Journal of Coastal Conservation

, Volume 23, Issue 5, pp 943–958 | Cite as

Cod and climate: a systems approach for sustainable fisheries management of Atlantic cod (Gadus morhua) in coastal Danish waters

  • Grete E. DinesenEmail author
  • Stefan Neuenfeldt
  • Alexandros Kokkalis
  • Andreas Lehmann
  • Josefine Egekvist
  • Kasper Kristensen
  • Peter Munk
  • Karin Hüssy
  • Josianne G. Støttrup


This study applied the Systems Approach Framework (SAF) to address the issue of declining Atlantic cod fishery in coastal areas. Interviews of 58 fishers from 26 harbours and meetings with national fisheries organisations and managers revealed the perception of an offshore movement of coastal cod. Numerical modelling based on fishing survey data did not substantiate these perceptions in the data-poor coastal waters. However, Data Storage Tag (DST) information combined with bottom sea water temperature data from the spatio-temporal hydrodynamic Baltic Sea Ice-Ocean Model showed changes in potential cod habitat distribution in the Skagerrak-Kattegat and western Baltic from 1979 to 2016. Subsequently, cod habitats were defined in three categories: (i) potentially suitable (T ≤ 12 °C); (ii) episodic (12 < T ≤ 16 °C); and (iii) unsuitable (T > 16 °C). The environmental changes were linked to the socio-economic component of cod fishery. Cod catches (weight and monetary value) were retrieved using logbook information and data from the Vessel Monitoring System (VMS, 2005–2016) and the Automatic Identification System (AIS, 2006-2016). General additive modelling significantly showed the largest proportion of catches took place in the potentially suitable habitat whereas catches were lower in the episodic habitat and rare in the unsuitable habitat. The results of this first large-scale SAF application are highly valuable for adapting existing fisheries management by: (i) providing information on habitat shrinkage for Maximum Sustainable Yield (MSY) based stock assessments; (ii) adding a spatio-temporal dimension for coastal productivity relative to the vessel-based Individual Transferable Quota (ITQ) system; and (iii) providing a predictive scenario simulation tool for sustainable management under changing environmental conditions.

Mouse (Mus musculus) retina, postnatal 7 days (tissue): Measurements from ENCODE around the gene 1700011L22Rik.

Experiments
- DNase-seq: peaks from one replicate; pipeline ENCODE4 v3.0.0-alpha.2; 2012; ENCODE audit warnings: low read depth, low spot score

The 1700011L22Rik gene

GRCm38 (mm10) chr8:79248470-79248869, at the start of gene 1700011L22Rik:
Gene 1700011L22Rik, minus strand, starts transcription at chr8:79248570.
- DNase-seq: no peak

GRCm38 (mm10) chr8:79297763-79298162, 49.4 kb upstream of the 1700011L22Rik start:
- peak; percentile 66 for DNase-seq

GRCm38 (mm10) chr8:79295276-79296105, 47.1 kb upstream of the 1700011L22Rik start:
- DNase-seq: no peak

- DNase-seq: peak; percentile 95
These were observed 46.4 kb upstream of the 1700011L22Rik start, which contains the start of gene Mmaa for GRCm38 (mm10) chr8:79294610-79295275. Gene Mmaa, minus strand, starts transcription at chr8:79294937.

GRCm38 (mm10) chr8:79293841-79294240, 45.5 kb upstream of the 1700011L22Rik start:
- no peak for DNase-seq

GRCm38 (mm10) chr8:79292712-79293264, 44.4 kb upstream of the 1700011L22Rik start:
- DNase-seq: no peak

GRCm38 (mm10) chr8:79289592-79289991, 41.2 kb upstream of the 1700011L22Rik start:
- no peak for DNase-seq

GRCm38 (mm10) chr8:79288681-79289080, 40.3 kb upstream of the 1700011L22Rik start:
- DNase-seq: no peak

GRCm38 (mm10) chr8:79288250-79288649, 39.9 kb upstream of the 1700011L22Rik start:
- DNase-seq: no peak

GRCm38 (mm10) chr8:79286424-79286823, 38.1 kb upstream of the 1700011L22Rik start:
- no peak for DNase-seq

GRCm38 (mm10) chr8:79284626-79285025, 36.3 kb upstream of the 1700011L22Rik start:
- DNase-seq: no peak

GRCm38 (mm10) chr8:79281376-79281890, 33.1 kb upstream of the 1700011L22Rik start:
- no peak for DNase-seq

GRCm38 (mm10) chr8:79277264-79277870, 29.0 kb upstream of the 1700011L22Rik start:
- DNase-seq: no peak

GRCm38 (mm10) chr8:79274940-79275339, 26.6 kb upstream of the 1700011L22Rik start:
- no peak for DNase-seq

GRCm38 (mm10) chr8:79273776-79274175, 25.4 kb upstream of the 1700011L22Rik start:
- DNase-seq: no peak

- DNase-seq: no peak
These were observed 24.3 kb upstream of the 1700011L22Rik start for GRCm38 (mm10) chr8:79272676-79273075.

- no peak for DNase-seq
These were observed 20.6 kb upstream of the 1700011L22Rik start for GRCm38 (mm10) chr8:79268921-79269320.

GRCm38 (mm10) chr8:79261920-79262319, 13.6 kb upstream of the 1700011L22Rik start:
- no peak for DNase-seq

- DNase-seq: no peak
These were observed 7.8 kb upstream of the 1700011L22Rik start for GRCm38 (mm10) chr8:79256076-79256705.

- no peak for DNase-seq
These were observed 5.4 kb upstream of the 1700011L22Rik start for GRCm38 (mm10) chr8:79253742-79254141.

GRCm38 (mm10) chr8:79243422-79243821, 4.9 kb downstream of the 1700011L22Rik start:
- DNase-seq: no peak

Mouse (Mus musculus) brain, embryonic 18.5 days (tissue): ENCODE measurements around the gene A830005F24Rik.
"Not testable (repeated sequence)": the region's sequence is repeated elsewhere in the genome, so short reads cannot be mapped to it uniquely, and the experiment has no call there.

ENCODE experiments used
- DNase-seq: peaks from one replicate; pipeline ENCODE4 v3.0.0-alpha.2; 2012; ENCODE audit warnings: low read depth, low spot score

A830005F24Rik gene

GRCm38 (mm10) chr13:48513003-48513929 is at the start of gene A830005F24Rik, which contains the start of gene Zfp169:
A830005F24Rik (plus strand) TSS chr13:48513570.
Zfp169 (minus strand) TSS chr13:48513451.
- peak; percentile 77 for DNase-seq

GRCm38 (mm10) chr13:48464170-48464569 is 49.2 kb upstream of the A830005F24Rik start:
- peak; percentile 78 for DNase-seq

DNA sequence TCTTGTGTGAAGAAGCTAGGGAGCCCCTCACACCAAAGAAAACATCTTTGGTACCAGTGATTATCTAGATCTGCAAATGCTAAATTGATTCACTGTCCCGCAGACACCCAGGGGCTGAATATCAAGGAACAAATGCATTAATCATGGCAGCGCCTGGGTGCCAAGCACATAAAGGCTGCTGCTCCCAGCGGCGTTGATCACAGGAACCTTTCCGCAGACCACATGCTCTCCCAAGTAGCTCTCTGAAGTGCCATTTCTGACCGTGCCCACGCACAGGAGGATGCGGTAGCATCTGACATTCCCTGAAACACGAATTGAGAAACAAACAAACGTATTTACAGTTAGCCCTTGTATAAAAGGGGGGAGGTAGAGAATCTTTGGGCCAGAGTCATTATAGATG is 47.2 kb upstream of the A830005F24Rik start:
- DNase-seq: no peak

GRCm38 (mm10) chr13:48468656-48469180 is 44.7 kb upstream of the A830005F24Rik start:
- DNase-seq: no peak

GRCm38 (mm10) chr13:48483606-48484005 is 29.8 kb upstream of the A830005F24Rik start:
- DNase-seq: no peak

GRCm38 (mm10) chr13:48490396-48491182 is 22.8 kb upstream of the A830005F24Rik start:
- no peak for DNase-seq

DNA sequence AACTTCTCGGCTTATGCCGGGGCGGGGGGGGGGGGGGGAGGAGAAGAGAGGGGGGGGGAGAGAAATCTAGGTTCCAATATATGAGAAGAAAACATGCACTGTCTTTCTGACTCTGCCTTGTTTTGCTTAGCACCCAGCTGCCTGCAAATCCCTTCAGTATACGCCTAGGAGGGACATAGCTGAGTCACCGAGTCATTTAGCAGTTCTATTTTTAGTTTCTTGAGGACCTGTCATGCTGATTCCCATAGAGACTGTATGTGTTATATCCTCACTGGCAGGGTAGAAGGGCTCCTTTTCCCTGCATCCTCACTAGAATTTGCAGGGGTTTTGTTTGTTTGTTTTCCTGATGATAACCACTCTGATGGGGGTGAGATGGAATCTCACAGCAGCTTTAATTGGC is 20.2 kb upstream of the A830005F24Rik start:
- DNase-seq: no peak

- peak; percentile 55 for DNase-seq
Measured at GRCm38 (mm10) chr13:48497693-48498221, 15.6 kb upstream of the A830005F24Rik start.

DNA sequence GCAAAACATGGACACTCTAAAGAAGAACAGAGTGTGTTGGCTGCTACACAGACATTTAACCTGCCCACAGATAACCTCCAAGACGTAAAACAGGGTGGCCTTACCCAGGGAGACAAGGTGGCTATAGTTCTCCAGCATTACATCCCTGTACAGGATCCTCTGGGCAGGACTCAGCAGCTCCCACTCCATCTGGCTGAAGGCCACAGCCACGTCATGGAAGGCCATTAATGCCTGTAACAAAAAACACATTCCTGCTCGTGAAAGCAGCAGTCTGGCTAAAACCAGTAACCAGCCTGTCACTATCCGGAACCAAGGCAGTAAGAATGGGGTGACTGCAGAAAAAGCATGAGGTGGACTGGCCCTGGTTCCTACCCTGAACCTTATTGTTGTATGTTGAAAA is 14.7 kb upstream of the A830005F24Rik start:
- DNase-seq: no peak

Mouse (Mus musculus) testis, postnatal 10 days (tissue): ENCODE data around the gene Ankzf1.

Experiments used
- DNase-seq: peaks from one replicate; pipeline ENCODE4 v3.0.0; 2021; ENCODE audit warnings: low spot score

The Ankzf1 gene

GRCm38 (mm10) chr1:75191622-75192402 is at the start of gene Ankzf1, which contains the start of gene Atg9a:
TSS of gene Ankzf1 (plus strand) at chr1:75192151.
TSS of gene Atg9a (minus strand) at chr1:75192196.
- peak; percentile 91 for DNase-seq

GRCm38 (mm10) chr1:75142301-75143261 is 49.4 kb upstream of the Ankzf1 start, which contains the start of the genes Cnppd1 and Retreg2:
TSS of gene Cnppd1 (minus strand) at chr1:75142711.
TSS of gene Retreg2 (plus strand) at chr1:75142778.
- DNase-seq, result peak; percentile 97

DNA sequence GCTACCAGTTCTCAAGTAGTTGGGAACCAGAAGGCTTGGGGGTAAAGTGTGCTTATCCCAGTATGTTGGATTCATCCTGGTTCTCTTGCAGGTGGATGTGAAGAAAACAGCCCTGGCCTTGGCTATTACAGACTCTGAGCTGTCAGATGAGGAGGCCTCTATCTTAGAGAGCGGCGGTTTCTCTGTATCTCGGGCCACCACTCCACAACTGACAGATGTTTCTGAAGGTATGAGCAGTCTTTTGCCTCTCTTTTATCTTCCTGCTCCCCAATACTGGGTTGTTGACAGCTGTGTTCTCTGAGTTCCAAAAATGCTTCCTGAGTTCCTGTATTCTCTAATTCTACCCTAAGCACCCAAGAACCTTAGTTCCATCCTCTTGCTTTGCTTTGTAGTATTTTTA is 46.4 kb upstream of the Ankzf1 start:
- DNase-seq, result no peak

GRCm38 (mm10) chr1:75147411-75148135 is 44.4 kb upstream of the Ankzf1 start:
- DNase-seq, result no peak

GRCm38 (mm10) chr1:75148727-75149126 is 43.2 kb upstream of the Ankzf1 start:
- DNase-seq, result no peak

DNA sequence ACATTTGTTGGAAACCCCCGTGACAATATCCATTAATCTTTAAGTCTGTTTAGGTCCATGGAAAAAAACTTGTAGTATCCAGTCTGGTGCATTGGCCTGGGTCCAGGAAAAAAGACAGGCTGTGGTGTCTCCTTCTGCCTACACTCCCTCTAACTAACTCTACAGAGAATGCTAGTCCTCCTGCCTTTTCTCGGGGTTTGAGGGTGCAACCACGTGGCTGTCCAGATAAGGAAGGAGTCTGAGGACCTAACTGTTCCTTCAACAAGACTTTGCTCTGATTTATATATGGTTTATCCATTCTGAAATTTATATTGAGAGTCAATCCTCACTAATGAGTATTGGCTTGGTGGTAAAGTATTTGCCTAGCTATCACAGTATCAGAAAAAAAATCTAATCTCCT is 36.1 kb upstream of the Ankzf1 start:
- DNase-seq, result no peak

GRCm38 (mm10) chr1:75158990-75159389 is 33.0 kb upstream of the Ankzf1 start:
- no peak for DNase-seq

Climate change Potential fish habitats Skagerrak-Kattegat Western Baltic Systems approach framework (SAF) Stakeholder engagement 



This research has received funding from the project BONUS BaltCoast through EU BONUS (Art 185) funded jointly from the European Union’s Seventh Framework Programme for research 2007-2013 BONUS Implementation Agreement and by the Danish Research Council grants PUT1439 and IUT18-9, technological development and demonstration, and from the Baltic Sea national funding institutions, InnovationsFonden, Denmark and the Federal Ministry of Education and Research of Germany (BMBF 03F0717A).

Supplementary material

11852_2019_711_MOESM1_ESM.docx (1.3 mb)
ESM 1 (DOCX 1.26MB)


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Copyright information

© Springer Nature B.V. 2019

Authors and Affiliations

  • Grete E. Dinesen
    • 1
    Email author
  • Stefan Neuenfeldt
    • 1
  • Alexandros Kokkalis
    • 1
  • Andreas Lehmann
    • 2
  • Josefine Egekvist
    • 1
  • Kasper Kristensen
    • 1
  • Peter Munk
    • 1
  • Karin Hüssy
    • 1
  • Josianne G. Støttrup
    • 1
  1. 1.DTU Aqua, National Institute of Aquatic ResourcesTechnical University of DenmarkKongens LyngbyDenmark
  2. 2.GEOMAR Helmholtz Centre for Ocean Research KielKielGermany

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